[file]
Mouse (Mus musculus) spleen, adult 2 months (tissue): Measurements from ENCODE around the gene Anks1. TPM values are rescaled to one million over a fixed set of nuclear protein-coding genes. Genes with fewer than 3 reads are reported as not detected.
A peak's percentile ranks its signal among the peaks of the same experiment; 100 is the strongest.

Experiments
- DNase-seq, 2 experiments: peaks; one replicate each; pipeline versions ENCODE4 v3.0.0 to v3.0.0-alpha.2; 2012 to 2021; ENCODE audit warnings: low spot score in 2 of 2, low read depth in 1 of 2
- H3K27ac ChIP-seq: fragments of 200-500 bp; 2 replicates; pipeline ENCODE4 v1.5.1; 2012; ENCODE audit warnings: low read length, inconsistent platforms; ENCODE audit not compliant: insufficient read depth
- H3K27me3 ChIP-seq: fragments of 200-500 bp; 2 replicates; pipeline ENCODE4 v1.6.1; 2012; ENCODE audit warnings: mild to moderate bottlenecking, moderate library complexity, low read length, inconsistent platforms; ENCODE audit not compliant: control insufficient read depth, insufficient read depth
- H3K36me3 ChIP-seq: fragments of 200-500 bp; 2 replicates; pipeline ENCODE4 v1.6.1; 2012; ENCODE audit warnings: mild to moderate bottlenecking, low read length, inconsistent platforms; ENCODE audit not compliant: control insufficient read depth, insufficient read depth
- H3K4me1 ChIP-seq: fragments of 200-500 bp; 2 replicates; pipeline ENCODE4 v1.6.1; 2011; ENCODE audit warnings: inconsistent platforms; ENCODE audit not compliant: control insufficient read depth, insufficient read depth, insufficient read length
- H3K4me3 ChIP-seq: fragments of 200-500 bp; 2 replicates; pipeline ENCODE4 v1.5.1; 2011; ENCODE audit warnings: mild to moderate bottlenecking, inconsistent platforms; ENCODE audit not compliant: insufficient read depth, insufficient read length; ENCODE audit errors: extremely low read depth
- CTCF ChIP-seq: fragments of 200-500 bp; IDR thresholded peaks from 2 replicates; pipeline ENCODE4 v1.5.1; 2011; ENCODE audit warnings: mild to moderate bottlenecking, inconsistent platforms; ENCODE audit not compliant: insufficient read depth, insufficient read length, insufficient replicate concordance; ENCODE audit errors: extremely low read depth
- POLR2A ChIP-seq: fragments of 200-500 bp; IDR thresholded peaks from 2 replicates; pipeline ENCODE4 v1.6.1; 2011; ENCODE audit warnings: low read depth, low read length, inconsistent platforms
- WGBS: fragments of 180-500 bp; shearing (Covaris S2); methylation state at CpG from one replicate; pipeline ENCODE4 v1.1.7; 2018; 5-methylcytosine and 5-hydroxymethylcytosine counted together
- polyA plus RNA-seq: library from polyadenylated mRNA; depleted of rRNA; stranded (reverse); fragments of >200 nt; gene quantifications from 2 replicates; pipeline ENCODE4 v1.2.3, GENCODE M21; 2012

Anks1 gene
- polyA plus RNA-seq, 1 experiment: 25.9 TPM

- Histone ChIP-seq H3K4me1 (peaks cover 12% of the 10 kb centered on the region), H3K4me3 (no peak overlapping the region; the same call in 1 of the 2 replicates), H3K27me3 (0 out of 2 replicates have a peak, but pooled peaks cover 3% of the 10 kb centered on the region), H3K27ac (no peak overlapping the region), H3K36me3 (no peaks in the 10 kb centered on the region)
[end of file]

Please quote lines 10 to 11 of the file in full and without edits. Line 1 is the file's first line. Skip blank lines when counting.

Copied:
- CTCF ChIP-seq: fragments of 200-500 bp; IDR thresholded peaks from 2 replicates; pipeline ENCODE4 v1.5.1; 2011; ENCODE audit warnings: mild to moderate bottlenecking, inconsistent platforms; ENCODE audit not compliant: insufficient read depth, insufficient read length, insufficient replicate concordance; ENCODE audit errors: extremely low read depth
- POLR2A ChIP-seq: fragments of 200-500 bp; IDR thresholded peaks from 2 replicates; pipeline ENCODE4 v1.6.1; 2011; ENCODE audit warnings: low read depth, low read length, inconsistent platforms